Patrick Stone was a Member of the Western Australian Legislative Assembly from 1901 to 1904, and from 1905 to 1908.
Robert David Hutchinson was an Australian politician, and a member of the Western Australian Legislative Assembly from 1900 until 1904 representing the seat of Geraldton.
Tibradden or Tibradden Station is a pastoral lease that currently operates as a cattle station and had previously operated as a sheep station.
Joshua "Joe" Mills was an Australian politician who was a member of the Legislative Council of Western Australia from 1918 to 1924. Prominent in the state's Murchison and Mid West regions, he served a single six-year term in parliament.
Samuel Mitchell was an Australian businessman and politician who was a pioneer of the mining industry in Western Australia. He served in both houses of the Parliament of Western Australia, as a member of the Legislative Council from 1884 to 1885 and a member of the Legislative Assembly from 1897 to 1901.
Geraldton was an electoral district of the Legislative Council of Western Australia from 1870 to 1890, during the period when the Legislative Council was the sole chamber of the Parliament of Western Australia.
William Traylen was an Australian Methodist minister and politician who served in the Legislative Assembly of Western Australia from 1890 to 1897. He was the first Methodist minister ordained in Western Australia.
Reginald John Tubby was an Australian politician who was a Liberal Party member of the Legislative Assembly of Western Australia from 1975 to 1989, representing the seat of Greenough.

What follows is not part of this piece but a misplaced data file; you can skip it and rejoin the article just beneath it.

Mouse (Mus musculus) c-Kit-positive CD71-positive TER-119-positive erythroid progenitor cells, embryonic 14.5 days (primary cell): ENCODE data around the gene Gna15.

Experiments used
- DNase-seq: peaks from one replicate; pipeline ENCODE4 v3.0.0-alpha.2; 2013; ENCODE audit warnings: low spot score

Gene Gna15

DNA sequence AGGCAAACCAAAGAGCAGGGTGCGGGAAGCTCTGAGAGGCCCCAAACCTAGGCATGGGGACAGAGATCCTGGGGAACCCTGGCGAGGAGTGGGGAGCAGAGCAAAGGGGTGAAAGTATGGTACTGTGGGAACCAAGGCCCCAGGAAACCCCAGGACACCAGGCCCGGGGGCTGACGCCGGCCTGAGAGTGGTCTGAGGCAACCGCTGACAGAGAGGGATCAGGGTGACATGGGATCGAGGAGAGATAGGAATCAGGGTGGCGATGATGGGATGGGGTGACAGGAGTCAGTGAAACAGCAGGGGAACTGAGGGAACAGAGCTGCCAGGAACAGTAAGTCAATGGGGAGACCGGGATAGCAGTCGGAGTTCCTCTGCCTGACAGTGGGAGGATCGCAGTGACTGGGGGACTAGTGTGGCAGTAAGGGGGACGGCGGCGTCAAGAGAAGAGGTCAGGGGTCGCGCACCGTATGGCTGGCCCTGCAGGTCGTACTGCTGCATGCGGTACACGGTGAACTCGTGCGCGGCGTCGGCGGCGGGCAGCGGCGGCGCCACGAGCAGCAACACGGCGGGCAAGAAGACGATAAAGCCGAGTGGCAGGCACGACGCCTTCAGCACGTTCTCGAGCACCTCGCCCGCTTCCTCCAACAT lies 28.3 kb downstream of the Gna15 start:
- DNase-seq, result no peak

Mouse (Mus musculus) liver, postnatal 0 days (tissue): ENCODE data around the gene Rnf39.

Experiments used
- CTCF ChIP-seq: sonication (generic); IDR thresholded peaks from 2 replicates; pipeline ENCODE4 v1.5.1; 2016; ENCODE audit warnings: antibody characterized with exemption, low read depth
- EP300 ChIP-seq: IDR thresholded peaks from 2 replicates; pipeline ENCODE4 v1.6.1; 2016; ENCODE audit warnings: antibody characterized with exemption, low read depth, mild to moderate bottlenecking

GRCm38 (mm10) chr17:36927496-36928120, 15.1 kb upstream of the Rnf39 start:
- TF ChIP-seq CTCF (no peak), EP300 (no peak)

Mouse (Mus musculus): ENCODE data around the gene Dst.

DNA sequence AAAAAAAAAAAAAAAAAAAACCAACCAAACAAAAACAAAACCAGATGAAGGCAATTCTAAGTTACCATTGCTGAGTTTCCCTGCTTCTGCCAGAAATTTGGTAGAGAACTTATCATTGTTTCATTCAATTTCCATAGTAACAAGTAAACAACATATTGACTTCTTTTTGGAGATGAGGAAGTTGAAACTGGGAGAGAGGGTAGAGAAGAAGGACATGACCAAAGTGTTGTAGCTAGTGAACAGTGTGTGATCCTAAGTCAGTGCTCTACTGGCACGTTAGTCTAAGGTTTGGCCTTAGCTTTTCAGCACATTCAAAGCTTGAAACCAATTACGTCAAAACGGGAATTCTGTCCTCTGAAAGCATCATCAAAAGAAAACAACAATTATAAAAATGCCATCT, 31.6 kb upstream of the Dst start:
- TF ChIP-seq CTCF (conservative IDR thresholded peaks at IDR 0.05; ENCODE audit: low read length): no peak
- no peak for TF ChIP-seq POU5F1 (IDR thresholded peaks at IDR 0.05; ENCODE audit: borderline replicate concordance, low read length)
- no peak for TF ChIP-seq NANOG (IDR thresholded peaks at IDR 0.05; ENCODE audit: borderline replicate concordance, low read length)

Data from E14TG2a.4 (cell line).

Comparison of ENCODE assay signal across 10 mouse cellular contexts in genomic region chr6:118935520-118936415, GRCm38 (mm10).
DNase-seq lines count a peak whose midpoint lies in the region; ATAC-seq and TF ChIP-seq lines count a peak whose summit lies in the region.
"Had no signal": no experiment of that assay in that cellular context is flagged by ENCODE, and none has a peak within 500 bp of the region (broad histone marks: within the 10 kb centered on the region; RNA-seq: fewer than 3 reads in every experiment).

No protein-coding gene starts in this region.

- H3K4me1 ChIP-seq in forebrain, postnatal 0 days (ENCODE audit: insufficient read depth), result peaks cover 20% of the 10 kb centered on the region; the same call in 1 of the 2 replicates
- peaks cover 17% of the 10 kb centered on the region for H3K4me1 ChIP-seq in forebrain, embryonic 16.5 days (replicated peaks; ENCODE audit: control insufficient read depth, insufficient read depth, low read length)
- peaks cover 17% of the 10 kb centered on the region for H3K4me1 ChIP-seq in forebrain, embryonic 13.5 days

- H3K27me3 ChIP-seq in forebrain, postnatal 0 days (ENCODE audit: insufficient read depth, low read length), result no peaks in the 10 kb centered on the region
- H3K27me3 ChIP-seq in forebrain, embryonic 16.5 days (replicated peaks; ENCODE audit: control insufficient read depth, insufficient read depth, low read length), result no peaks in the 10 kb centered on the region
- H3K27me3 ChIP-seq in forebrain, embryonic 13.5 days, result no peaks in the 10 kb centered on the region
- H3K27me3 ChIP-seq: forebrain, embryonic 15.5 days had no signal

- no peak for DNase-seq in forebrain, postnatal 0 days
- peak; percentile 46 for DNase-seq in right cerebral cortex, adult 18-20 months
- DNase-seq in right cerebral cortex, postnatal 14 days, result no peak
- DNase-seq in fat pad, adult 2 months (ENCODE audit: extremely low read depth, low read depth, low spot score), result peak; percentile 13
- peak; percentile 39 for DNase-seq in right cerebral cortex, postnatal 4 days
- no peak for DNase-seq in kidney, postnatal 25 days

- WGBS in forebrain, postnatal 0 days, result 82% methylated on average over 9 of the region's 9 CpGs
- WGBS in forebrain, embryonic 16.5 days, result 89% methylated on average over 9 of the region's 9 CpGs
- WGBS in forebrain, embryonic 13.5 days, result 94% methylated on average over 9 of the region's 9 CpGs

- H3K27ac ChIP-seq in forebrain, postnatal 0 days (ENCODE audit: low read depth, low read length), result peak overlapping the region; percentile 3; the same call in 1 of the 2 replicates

Henry Carson was an Australian politician who served in both houses of the Parliament of Western Australia, as a member of the Legislative Assembly from 1904 to 1906 and from 1908 to 1911, and as a member of the Legislative Council from 1914 to 1920. He stood for parliament twelve times in total, but won election only four times.
Henry Kennedy Maley was an Australian politician who was a Country Party member of the Legislative Assembly of Western Australia from 1917 to 1924 and again from 1929 to 1930. He was the state leader of the Country Party from 1922 to 1923, and a minister in the government of Sir James Mitchell from 1921 to 1924.
Elections were held in the Colony of Western Australia in December 1890 to elect 30 members to the Legislative Assembly. They were the first elections to be held for the Legislative Assembly, which had been created earlier in the year by a new constitution that granted Western Australia responsible self-government.
Elections were held in the Colony of Western Australia in June and July 1894 to elect 33 members to the Legislative Assembly. Less than half of the seats were contested and virtually all campaigns were fought on local issues, although a few candidates were endorsed by extraparliamentary organisations. The election presented no threat to the government of Sir John Forrest, but its aftermath saw the establishment of a credible opposition for the first time, led by George Randell.